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Date: November 28, 1995 
Contact: Public Health Service FDA/NCI (301) 496-6641

FDA Approves All-Trans Retinoic Acid
for Treating a Rare Leukemia

The Food and Drug Administration (FDA) has approved the use of the first successful differentiating agent for the treatment of patients with a rare form of leukemia -- ushering in a novel approach to cancer that has long intrigued cancer researchers. The drug, all-trans retinoic acid, is a vitamin A derivative that works by prodding malignant leukemic cells to differentiate or "mature" into normal blood cells, which subsequently die.

The FDA approved Vesanoid (tretinoin) for patients with acute promyelocytic leukemia (APL) who have failed or are resistant to conventional chemotherapy. The drug is also being studied for its usefulness in the treatment of newly diagnosed patients with this leukemia. Vesanoid will be marketed in the United States by Hoffman-La-Roche Inc., Nutley, N.J.

"This is a dramatic and novel pharmacologic correction of the biological consequences of a molecular genetic abnormality associated with a human cancer" said David Parkinson, M.D., chief of the National Cancer Institute's Investigational Drug Branch. However, Parkinson added, all-trans retinoic acid is not a cure for APL, and may in fact work best in combination with chemotherapy. Most patients treated with all-trans retinoic acid alone, he said, tend to relapse within several months. The National Cancer Institute (NCI) is currently evaluating through its Clinical Trials Cooperative Groups all-trans retinoic acid's role relative to chemotherapy in induction or first-line therapy, and in maintenance therapy. Other trials are examining the integration of this active retinoid in combination with chemotherapy.

First recognized in the 1950s, APL constitutes roughly 10 percent of adult acute myeloid leukemia in the United States, or about 800 patients each year. The disease typically presents with a bleeding condition that is often worsened by chemotherapy, leading to a relatively high rate of early mortality. Nevertheless, long-term survival is somewhat more favorable in APL than that associated with other acute myeloid leukemias, with 35 percent to 45 percent of patients living at least five years. Leukemia is a cancer of the blood-forming cells, which occurs when immature or mature cells multiply in an uncontrolled manner in the bone marrow. The disease is classified as either lymphocytic or myeloid leukemia, depending on which of these white blood cells is multiplying abnormally. When the leukemia is acute, it progresses rapidly and involves primarily immature blood cells; in chronic leukemias, in comparison, the disease progresses more slowly and involves the accumulation of greater numbers of more mature blood cells.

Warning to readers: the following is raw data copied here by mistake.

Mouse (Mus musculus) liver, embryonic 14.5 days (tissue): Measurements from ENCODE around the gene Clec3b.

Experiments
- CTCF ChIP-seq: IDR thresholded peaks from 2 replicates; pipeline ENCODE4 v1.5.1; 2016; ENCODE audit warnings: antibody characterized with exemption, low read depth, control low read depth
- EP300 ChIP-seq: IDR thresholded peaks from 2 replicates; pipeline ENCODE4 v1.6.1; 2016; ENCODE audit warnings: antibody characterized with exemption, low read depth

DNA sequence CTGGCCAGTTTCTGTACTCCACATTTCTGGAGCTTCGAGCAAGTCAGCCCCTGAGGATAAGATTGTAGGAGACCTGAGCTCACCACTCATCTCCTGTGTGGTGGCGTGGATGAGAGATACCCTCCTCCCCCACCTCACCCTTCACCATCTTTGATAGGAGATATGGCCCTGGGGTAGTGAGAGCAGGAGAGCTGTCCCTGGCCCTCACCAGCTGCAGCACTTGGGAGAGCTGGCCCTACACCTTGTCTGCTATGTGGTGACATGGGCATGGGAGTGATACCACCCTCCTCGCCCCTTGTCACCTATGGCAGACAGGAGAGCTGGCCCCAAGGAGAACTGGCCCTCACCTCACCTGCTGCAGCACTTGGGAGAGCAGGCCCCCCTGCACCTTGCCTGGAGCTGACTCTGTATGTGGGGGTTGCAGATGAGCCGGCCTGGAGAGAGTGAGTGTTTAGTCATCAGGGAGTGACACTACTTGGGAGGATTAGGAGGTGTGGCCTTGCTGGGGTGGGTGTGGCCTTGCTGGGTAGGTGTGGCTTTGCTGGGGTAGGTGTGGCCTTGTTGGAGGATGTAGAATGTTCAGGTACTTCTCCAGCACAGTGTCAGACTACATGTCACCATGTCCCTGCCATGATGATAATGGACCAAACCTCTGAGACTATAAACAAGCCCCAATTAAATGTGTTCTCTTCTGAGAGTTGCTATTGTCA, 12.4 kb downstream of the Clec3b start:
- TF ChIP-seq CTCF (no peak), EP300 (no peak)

In patients with APL, investigators have discovered that besides a distinctive clinical presentation, there is a characteristic molecular pattern as well. Genetic material from two genes on chromosomes 15 and 17 translocate or swap places, producing abnormal "fusion" genes. Normally, the proteins coded for by these genes (so called "transcription factors") help regulate a number of critical cellular functions including cell proliferation, embryonic development, and cell differentiation. One of these proteins -- the nuclear receptor for retinoids -- is the portal through which all-trans retinoic acid gains access to carry out its numerous functions, but in an individual with APL, it appears that such entry is somehow blocked. However, the drug apparently works by bypassing the obstruction; in fact, virtually all patients with this characteristic genetic abnormality respond to the drug, Parkinson said.

In the United States since 1991, NCI, in cooperation with the FDA, has treated more than 1,500 APL patients with all-trans retinoic acid on a compassionate-use basis. A large percentage of these patients have benefited from the drug, according to Parkinson.

In addition, in summary data involving clinical trials in the United States at the Memorial Sloan-Kettering Cancer Center, N.Y., and in France and China, complete responses were seen in 84 percent of 565 APL patients.

All-trans retinoic acid, which is taken orally in pill form, produces adverse reactions similar to other retinoids. The most common side effects are headaches, though some patients experience transient bone pain, and children appear especially prone to the drug's central nervous system effects.

Approximately 25 percent of patients with APL may develop Retinoic Acid Syndrome, a potentially serious complication characterized by fever, dyspnea, weight gain, pulmonary infiltrates, and pleural or pericardial effusions, which has, in some cases, caused patients to expire. Although the cause of Retinoic Acid Syndrome is not yet known, several mechanisms have been proposed, including the release of cytokines by maturing cells. Moreover, in most patients, progression of the syndrome can be halted through early treatment with corticosteroids, so that early recognition by the treating physician is impor-tant.

During the course of its development over the past several years, the APL story is viewed not only as an important model for human cancer, but as an important example of how basic and clinical science work together. From the initial laboratory discovery at NCI in the early 1980s that retinoids can cause differentiation in a human cell line to the market approval today, Parkinson noted, is a "good example of how NCI, by working closely with investigators, pharmaceutical companies, and regulatory authorities internationally, can use its resources and organizational skills to bring a drug more rapidly into regular cancer therapy for the benefit of patients."


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